So yes the Beatles coming to Itunes will be big but not as big as it would have been 2 or 3 years ago. I have resisted the urge to get the Beatles music from allofMP3.com. The temptation has been great and I know many people probably say heck I bought the Albums years ago any way so don;t I have a right to own it digitally?

  2. for Jay:let me tell you my opinion,i could answer to your question:yes! but,why not?why everytime people should downloading Beatles and every kind of music in a illegal way?that’s not right!maybe you already know there’s a wide sort of market ,but is an illegal market about downloading songs.so,i can tell you that downloading music in legal way could be a better way for listening free music,so everybody could have possibility-and give rights to all music bands,singers who worked a lot in the past for producing so many albums which have done music history.

  3. The true collectors are waiting for the deluxe edition – Superior sounding albums with Bonus tracks and liner notes written by Bob Dylan or something.. Maybe a DVD full of videos.. Who knows if we’ll ever get that.. The true collector already has the material.. In one form or another.. That’s the only way someone like me is going to go out and Re-Purchase everything I’ve already bought..

    And it’s sad with I-tunes – The artist gets screwed.. The album as we know it – is dead… The album cover is dead.. The excitement is gone.. And hear me out.. When an artist or Pop star signs a deal, they really sign their life away.. They usually wind up owing the record company money.. Money for advances etc. The record company will then take your share of royalties until you pay them back.. And few ever do.. And few ever get the chance to release a 2nd album.. I think with Paul moving over to Starbucks was a good move.. He’s attacking the system at a different angle, and good for him.

    The artist has to share their paycheck with several people.. A good 50% will go to Uncle Sam.. 5-10% will go to a manager.. 5-10% will go to an accountant.. 5-10% will go to a lawyer.. And you also have to split things up with your band, road crew etc. etc.. And that doesn’t include the Ex-Wife..

    Best Buy now has a Monopoly on music stores here in the US.. I mean you can go to other places like Target, Wal-Mart or Circuit City, but Best Buy seems to be the Best out of all of those choices.. The thing is.. I don’t like Best Buy.. You can’t go into a Best Buy and count on finding McCartney’s Band on the Run for example.. It’s going to be hit or miss.. And once you get out of Best Buy, choices really start to get slimmer.. You can go to a bookstore like Border’s or Barnes and Noble, but the prices there are off the charts.. You’ll pay atleast $5 more for an album or DVD than you would at Best Buy or Wal-Mart..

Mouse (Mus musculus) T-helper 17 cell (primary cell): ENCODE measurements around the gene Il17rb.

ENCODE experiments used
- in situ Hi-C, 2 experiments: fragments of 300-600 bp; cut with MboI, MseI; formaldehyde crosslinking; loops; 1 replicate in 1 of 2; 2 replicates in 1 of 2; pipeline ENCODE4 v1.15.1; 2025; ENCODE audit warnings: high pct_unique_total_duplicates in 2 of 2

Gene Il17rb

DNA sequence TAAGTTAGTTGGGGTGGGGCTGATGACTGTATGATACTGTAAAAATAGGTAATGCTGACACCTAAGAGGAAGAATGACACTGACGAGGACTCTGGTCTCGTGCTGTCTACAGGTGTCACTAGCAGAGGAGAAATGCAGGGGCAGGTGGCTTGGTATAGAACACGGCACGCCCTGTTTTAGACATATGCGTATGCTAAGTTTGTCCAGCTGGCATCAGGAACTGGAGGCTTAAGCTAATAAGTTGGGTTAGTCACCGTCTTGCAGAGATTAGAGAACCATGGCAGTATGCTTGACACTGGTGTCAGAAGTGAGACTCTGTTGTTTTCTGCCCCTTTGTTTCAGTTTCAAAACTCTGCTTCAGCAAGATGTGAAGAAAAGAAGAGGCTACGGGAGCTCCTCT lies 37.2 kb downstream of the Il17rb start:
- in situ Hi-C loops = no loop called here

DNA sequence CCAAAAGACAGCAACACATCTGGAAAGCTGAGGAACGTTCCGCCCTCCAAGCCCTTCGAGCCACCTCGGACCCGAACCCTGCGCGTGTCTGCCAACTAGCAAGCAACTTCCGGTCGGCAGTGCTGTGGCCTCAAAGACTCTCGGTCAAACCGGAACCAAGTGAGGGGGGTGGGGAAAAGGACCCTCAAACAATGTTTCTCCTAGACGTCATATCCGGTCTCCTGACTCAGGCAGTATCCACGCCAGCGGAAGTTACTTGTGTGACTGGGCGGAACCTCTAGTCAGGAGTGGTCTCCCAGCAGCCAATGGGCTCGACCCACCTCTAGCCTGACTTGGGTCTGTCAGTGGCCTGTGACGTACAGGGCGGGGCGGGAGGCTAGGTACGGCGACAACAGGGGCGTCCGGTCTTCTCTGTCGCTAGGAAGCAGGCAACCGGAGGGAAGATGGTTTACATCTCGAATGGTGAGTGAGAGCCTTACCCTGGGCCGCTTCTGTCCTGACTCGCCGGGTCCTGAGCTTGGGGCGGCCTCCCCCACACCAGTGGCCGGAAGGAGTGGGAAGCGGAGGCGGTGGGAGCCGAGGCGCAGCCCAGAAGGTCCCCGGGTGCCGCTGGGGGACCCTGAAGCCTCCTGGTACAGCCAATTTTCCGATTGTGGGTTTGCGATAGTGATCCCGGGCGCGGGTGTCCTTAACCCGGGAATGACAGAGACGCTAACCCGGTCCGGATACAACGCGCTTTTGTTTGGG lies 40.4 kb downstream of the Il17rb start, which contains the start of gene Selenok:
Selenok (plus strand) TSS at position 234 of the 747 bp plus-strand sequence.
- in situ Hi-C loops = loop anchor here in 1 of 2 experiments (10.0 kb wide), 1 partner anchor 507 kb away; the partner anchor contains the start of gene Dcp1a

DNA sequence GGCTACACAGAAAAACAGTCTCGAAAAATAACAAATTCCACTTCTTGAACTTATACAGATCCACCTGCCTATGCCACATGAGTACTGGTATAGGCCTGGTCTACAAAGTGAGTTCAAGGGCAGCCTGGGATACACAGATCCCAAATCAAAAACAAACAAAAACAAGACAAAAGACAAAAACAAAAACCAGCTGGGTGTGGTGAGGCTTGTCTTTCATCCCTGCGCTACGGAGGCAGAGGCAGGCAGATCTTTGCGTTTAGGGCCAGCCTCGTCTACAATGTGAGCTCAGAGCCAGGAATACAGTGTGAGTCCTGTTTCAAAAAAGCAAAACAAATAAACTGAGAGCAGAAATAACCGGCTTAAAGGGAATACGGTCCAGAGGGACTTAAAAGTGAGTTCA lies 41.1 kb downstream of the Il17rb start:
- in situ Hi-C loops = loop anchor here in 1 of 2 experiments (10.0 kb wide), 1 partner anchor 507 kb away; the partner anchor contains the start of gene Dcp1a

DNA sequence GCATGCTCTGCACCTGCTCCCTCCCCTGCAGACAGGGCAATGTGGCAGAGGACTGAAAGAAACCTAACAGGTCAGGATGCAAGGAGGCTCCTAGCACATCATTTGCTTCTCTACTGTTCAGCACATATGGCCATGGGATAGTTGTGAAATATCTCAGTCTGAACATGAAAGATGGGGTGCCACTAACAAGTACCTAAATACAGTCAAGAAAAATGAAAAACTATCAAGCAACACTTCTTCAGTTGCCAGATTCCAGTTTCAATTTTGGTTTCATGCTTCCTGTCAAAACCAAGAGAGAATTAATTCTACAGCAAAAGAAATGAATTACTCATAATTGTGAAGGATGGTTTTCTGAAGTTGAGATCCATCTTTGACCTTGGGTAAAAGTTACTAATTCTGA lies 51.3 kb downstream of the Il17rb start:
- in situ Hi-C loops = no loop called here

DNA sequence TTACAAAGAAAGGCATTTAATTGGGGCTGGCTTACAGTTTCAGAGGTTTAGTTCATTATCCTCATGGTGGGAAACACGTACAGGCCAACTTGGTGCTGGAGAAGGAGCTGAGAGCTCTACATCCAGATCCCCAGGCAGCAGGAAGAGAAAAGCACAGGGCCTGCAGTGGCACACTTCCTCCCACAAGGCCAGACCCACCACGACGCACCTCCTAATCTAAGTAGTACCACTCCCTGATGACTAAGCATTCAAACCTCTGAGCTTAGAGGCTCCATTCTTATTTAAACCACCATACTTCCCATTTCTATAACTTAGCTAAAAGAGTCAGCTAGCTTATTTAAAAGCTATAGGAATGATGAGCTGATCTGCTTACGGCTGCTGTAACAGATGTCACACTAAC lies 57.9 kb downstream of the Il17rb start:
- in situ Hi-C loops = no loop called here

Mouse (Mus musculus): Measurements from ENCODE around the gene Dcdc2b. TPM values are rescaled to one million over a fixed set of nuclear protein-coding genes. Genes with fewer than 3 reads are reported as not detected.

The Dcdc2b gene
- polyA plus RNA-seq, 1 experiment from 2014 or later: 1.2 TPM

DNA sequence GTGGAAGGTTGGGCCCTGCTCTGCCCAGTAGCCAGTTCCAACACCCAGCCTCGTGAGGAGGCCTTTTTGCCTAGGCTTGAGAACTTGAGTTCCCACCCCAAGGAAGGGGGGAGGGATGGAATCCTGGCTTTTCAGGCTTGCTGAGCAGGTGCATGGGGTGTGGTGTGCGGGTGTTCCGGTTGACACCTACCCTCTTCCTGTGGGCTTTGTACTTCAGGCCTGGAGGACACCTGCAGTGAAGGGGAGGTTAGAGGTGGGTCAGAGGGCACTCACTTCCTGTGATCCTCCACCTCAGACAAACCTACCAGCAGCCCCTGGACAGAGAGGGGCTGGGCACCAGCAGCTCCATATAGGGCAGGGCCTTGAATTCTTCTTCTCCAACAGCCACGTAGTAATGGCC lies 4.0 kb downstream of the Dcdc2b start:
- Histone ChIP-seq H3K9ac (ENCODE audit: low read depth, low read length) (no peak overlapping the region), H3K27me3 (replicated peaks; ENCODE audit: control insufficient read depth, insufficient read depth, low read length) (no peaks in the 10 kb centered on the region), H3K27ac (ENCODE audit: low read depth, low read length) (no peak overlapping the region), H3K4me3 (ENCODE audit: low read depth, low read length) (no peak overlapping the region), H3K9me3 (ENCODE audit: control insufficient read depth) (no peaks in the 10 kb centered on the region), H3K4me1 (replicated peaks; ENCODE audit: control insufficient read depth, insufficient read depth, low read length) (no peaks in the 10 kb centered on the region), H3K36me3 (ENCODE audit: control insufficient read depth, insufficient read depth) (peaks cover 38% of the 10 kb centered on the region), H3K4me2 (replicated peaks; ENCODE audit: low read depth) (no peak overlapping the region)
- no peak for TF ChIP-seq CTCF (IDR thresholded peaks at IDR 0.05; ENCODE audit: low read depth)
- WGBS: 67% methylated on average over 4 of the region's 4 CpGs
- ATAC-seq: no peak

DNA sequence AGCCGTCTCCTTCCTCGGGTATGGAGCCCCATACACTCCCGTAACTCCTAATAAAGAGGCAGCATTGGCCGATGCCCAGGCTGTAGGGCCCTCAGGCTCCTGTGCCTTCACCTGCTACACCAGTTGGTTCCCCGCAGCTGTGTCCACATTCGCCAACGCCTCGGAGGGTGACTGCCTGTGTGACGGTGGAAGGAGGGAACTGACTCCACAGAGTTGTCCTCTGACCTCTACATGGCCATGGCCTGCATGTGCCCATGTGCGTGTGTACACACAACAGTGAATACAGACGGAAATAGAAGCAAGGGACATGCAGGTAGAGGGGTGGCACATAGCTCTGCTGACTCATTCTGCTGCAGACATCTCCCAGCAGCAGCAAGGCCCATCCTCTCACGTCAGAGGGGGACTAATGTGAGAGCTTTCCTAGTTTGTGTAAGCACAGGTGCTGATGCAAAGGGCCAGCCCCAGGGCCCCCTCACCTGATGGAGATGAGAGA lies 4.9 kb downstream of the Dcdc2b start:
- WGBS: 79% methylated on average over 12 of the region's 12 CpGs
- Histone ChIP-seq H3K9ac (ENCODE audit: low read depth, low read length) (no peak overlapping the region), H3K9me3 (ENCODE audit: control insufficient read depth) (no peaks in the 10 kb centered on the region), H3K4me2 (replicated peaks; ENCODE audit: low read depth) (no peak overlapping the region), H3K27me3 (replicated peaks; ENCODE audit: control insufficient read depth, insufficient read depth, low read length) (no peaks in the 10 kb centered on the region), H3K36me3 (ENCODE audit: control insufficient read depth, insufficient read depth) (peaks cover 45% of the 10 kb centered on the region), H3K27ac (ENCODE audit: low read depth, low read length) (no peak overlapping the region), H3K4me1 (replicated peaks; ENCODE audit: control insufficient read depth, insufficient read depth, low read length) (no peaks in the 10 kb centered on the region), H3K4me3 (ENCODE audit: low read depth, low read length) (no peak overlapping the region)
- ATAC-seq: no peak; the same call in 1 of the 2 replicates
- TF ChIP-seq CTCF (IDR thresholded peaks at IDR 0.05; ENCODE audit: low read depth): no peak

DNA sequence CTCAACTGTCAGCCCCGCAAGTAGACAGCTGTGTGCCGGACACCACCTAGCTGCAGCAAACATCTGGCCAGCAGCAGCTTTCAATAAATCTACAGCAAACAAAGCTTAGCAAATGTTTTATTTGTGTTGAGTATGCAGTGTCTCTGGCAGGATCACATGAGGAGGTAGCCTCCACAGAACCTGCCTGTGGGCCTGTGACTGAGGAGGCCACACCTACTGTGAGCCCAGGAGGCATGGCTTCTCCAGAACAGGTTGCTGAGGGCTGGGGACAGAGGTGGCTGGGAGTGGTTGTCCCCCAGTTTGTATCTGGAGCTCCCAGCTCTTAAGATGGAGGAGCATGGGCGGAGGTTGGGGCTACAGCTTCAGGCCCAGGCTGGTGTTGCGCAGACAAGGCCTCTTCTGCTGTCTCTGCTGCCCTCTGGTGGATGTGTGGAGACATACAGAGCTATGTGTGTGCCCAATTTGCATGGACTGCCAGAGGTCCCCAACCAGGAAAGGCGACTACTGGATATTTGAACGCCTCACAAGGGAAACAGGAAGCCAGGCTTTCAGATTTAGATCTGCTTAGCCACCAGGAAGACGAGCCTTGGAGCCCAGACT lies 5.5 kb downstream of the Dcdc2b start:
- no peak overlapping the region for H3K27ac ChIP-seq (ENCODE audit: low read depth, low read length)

Best Buy killed the record store as far as I’m concerned. And the Internet added to it.. There is such a vast amount of people that trade rare albums and bootlegs.. If you’re searching for it, chances are, you can find it for free.. The Beatles did jump on this boat a bit late, but it’s a boat that might not do them any good.. People already have it. And the exciting thing about the Bealtes albums.. Was – They were ALBUMS>> If I bought Abbey Rd. I wouldn’t want to buy it over the net.. I’d want to look at and feel the cover.. There’s something special about older albums in that way.. Revolver.. Sgt. Pepper.. Abbey Rd.. It’s a package deal.. A lot of that is missing in today’s music world.. There’s no mystery behind the covers..

  4. I wonder why people would prefer an itunes download to the actual cd. Let’s see, lossless wav versus lossy m4v or mp3 or other? hmmm, seems like a no brainer to me, but many seem to get excited about being able to buy an individual song online, so go figure